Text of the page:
Probability of states

1. Apr 11, 2014

moknight

1. The problem statement, all variables and given/known data
Consider an ideal system of 5 non-interacting spin 1/2 particles in the absence of an external magnetic field. What is the probability that n of the five spins have spin up for each of the cases n = 0, 1, 2, 3, 4, 5?

2. Relevant equations
I'm guessing $\frac{N!}{n!(N-n)!}$

3. The attempt at a solution

I've done total number of arrangements Ω = $\frac{N!}{n!(N-n)!}$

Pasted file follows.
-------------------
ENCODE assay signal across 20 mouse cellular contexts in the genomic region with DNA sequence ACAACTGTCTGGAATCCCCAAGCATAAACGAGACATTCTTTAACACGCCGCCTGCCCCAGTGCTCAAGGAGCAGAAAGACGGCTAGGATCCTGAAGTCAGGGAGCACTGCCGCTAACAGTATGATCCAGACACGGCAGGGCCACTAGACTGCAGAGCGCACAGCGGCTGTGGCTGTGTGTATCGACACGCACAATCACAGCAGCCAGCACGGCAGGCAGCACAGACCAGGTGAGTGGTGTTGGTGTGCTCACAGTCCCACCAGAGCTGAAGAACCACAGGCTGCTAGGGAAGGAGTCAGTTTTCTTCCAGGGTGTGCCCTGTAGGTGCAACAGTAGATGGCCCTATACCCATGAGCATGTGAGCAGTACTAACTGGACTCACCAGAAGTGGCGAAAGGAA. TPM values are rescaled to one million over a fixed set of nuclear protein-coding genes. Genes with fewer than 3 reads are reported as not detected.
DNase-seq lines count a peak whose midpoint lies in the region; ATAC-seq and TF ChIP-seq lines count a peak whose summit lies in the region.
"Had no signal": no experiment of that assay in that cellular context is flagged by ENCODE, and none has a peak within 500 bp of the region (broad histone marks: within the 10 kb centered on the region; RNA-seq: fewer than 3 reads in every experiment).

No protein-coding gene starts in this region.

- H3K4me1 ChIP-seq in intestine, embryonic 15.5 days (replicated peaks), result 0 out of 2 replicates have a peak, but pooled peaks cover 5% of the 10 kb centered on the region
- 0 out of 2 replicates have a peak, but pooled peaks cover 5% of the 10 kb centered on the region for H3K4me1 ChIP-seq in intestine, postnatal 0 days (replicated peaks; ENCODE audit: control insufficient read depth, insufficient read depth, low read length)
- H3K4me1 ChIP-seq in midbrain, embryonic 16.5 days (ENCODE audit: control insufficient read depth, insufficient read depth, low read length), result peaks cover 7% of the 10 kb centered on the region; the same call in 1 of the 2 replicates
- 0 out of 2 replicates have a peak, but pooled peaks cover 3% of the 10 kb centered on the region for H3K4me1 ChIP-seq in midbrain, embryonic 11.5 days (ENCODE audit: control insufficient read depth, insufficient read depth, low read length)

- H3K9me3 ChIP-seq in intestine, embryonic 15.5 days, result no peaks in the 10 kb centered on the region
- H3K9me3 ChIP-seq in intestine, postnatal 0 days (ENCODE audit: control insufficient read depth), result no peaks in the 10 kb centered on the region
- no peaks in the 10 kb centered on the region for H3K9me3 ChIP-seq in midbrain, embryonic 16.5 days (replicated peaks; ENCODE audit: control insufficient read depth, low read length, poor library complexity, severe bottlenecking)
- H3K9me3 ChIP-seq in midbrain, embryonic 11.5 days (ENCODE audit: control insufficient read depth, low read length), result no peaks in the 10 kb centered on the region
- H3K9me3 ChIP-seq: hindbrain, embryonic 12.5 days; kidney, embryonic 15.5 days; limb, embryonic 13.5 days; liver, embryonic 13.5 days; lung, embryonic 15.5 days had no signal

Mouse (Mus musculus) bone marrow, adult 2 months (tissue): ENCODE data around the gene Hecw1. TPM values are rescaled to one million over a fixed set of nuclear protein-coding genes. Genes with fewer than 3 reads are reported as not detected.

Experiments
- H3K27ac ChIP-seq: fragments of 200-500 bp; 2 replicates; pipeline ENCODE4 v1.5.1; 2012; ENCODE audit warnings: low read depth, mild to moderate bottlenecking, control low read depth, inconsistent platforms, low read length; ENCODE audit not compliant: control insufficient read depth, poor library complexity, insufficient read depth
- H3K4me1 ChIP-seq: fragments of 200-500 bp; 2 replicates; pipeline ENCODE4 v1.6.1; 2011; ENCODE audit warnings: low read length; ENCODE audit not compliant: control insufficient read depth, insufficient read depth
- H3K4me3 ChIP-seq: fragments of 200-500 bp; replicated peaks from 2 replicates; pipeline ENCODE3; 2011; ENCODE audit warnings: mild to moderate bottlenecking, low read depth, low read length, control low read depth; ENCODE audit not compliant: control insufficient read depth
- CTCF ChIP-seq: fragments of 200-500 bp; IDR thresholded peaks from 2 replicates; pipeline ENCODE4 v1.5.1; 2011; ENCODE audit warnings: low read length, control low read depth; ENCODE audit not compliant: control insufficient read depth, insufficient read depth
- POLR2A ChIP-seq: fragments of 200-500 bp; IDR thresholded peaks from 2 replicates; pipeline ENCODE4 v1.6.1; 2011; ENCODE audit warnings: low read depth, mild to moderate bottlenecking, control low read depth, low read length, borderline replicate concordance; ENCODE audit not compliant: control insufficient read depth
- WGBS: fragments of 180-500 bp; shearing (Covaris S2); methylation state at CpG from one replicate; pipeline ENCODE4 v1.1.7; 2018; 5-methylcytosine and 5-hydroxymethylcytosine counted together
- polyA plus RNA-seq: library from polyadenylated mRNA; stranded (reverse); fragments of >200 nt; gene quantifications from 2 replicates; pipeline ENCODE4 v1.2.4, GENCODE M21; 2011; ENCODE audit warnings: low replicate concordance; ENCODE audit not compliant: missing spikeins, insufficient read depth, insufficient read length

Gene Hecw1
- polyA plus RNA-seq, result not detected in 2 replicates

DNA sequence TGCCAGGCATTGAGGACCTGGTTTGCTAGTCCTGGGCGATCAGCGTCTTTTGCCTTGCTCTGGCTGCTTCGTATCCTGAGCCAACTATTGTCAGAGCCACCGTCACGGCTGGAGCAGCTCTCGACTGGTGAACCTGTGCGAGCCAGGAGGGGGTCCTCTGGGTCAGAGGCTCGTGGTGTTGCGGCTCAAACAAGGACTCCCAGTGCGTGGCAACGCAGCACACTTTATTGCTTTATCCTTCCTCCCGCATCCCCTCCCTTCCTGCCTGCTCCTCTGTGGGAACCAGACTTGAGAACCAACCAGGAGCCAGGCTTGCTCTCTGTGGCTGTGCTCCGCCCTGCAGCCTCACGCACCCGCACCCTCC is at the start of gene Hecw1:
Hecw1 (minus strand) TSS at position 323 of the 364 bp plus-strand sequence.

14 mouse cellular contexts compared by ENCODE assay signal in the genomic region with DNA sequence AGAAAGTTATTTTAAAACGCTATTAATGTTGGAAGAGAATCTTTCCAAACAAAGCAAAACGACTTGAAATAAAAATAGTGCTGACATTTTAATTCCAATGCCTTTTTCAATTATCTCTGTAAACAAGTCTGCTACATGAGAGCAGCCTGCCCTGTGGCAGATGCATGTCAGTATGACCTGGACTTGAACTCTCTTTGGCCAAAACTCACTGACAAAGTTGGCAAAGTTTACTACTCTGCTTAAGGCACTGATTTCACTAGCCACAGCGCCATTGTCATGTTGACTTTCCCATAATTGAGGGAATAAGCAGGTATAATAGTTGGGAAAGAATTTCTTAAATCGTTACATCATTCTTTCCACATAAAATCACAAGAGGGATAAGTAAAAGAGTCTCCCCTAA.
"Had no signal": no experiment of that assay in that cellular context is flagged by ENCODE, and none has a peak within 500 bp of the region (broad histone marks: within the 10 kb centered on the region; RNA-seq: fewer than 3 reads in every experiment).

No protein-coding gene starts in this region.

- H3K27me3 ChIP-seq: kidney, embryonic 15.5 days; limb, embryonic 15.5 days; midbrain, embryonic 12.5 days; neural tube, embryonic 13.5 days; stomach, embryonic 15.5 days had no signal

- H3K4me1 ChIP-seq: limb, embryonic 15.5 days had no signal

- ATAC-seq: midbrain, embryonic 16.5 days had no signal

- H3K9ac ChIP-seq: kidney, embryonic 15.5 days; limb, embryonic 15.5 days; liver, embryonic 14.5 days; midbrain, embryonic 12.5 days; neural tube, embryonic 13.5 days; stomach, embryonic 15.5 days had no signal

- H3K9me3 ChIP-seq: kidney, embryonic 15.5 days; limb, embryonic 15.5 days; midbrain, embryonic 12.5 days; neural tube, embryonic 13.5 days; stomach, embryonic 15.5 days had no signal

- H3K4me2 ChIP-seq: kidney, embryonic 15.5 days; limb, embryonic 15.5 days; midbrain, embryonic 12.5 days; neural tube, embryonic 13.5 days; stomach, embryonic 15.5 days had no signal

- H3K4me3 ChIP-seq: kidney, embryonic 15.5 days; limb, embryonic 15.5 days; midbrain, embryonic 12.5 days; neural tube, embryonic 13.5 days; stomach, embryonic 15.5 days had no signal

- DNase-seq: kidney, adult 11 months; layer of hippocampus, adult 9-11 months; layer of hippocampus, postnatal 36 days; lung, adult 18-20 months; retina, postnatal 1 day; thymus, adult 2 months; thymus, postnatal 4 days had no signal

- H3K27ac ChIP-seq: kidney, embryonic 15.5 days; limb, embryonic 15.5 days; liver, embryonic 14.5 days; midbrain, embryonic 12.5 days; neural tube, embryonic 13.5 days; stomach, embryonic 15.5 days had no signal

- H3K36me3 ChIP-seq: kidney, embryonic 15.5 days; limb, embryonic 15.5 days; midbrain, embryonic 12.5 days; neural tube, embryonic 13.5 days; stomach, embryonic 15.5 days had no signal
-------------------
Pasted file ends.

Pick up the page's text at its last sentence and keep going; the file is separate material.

done this for each case, n=0,1,2 etc.

Then p = $\frac{1}{Ω}$ for the corresponding Ω to get the probability.

This is a guess and I'm not really sure if I'm going the right way.

I'm getting probability-like values, such as p=0.2 for cases n=1 and n=4.

p=0.1 for cases n=2, n=3.

Would appreciate some help.

Thanks.
1. The problem statement, all variables and given/known data

2. Relevant equations

3. The attempt at a solution

2. Apr 11, 2014

vela

Staff Emeritus
This isn't the total number of arrangements. You have 5 particles, each of which can be in one of two state. How many arrangements can you make? This is just like asking how many outcomes you can get from flipping 5 coins.

You also need to figure out what $\Omega$ represents if it's not the total number of arrangements.